Investor Alert

June 28, 2012, 7:00 p.m. EDT

RIM slides as BlackBerry 10 delayed

Losses expected to continue as company lays off 5,000 workers

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By Dan Gallagher, MarketWatch

SAN FRANCISCO (MarketWatch) — Research In Motion Ltd. reported a sharp drop in sales for its fiscal first quarter on Thursday afternoon, and said it was pushing back the planned launch of its BlackBerry 10 operating system to early next year.

Research In Motion pushed back the launch of its BlackBerry 10 platform on Thursday.

The sales decline and associated net loss for Research In Motion   was worse than analysts had estimated, and the pushback of the BlackBerry 10 launch will also likely disappoint investors who had been expecting a fall launch of the new devices. The company will also lay off about 5,000 workers under an on-going restructuring plan.

RIM shares tumbled more than 15% to $7.75 in late trading Thursday — setting the lowest level for the stock since December of 2003, on a split-adjusted basis.

In a call with investors, CEO Thorsten Heins said the migration over to the new platform “has proven to be more challenging and time consuming than anticipated,” and that the schedule the company had originally laid out for a late 2012 launch “was no longer realistic.”

Heins reiterated that quality was the company’s main concern with setting the new launch date, and that RIM’s carrier partners are in support of the new date, as more of them will have their LTE network upgrades in place.

“I will not deliver a product to the market that is not ready to meet the needs of our customers, or provide anything less than an outstanding user experience with the quality I expect a BlackBerry product to have,” he said on the call. “There will be no compromise on this issue.”

The BlackBerry 10 platform was widely seen as a last-ditch effort for the company to catch up to smartphone rivals such as the iPhone from Apple /zigman2/quotes/202934861/composite AAPL -0.29%  and devices using the Android operating system from Google /zigman2/quotes/205453964/composite GOOG -0.07%  . Apple is widely expected to launch the iPhone 5 by mid-October.

“I think it’s DOA,” Canaccord analyst Mike Walkley said of BlackBerry 10, given its now-delayed launch. “It’s too little, too late.”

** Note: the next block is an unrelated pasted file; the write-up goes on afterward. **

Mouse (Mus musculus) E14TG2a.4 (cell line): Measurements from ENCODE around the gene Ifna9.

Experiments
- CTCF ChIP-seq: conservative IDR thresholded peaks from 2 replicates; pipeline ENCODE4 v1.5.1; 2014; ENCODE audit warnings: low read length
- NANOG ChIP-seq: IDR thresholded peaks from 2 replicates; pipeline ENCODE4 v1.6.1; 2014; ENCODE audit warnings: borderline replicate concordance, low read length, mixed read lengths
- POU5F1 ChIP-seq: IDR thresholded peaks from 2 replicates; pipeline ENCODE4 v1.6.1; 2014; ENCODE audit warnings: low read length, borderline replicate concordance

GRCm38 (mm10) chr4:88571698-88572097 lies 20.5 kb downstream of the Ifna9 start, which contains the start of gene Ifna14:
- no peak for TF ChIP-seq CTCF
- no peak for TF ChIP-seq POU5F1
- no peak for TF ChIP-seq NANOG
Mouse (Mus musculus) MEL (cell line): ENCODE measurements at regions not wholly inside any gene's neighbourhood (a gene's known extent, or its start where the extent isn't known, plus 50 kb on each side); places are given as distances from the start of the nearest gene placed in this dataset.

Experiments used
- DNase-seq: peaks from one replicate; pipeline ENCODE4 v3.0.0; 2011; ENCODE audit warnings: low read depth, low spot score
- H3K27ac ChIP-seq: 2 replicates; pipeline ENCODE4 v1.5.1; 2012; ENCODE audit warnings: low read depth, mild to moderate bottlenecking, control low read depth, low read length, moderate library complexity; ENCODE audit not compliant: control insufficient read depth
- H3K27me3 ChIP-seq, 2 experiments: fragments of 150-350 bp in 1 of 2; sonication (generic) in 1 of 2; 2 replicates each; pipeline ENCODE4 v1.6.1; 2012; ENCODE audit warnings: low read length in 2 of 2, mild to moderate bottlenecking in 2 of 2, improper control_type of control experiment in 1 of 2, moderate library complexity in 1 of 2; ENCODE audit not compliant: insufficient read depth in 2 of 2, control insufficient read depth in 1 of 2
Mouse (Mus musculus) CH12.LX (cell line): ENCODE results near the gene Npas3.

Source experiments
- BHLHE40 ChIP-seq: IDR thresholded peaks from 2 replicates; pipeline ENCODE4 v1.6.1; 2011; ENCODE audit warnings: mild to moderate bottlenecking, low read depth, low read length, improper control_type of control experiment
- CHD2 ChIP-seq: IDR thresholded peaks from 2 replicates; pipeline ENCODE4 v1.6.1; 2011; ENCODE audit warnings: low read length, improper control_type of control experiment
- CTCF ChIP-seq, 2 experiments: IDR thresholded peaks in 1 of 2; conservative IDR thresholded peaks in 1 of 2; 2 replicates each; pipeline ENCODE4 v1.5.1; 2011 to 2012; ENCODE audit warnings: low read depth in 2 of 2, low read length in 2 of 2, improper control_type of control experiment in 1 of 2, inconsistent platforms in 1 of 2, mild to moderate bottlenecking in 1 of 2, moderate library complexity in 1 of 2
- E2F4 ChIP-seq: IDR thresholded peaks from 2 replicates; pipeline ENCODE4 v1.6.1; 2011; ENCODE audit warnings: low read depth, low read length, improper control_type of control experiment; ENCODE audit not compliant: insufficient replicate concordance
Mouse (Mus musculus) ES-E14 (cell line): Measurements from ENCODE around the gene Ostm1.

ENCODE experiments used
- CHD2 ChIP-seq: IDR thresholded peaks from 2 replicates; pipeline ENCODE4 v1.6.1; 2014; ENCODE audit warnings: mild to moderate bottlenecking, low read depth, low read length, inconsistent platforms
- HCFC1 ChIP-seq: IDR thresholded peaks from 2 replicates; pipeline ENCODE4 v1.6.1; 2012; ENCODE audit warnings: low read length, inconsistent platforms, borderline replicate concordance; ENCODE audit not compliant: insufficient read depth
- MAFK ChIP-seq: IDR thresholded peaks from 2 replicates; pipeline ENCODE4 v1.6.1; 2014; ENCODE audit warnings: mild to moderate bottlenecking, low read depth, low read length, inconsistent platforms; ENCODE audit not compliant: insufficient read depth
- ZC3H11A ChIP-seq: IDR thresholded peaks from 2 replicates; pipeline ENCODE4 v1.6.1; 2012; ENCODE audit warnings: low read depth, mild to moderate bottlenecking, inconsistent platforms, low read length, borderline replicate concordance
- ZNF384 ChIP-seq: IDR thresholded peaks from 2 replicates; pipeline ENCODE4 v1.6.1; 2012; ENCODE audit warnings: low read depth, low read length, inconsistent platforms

Scott Sutherland of Wedbush Securities called the results and the delay “disappointing” and said it throws into question the company’s strategy of owning both the software platform and hardware in the same vein as Apple.

“I think they are just too far behind to stick with this integrated strategy,” Sutherland said. “I don’t know how they are going to get out of this.”

RIM also said it is continuing to push its so-called “cost optimization” program that includes the layoffs of about 5,000 workers that is expected to be completed by the end of the current fiscal year.

For the quarter ended June 2, the company reported a net loss of $518 million, or 99 cents a share, compared with net income of $695 million, or $1.33 a share, for the same period last year.

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Multiple missteps led to RIM's fall

RIM is expected to report an operating loss following a decline caused partly by overconfidence in its keyboard devices amid the rise of touch-screen smartphones.

Adjusted for a goodwill impairment charge, the company said it lost $192 million, or 37 cents a share, for the quarter.

Revenue slid by 43% to $2.8 billion for the quarter.

Analysts were expecting a net loss of 1 cent per share on revenue of $3.1 billion for the period, according to consensus forecasts from Thomson Reuters.

RIM said it shipped 7.8 million smartphones during the quarter — a sharp drop from the 13.2 million units shipped in the same period last year. The company said it shipped about 260,000 units of its PlayBook tablet.

The company said it ended the period with about 78 million subscribers, in line with a statement issued on May 29, which represents less than 1 million net additions to the subscriber base for the period.

The main challenge for RIM at this point will be to keep its subscriber base from further eroding — and thus losing more customers to its rivals — while it develops the BB10 platform. On the call, Heins said the company plans to push its current line of BlackBerry 7 smartphones, for which is it still upgrading much of its core enterprise base.

Several analysts asked about other strategic options, such as an outright sale or possibly opening up the BlackBerry network to devices from other companies. RIM has hired J.P. Morgan and RBC Capital to advise it on strategic options, but Heins said no decisions have yet been made.

“We’re building a full new mobile computing platform, and that cannot be underestimated,” he said. “So I think in terms of long-term stakeholder value, this platform will provide a basis to really create that long-term stakeholder value.”

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Dan Gallagher is MarketWatch's technology editor, based in San Francisco.

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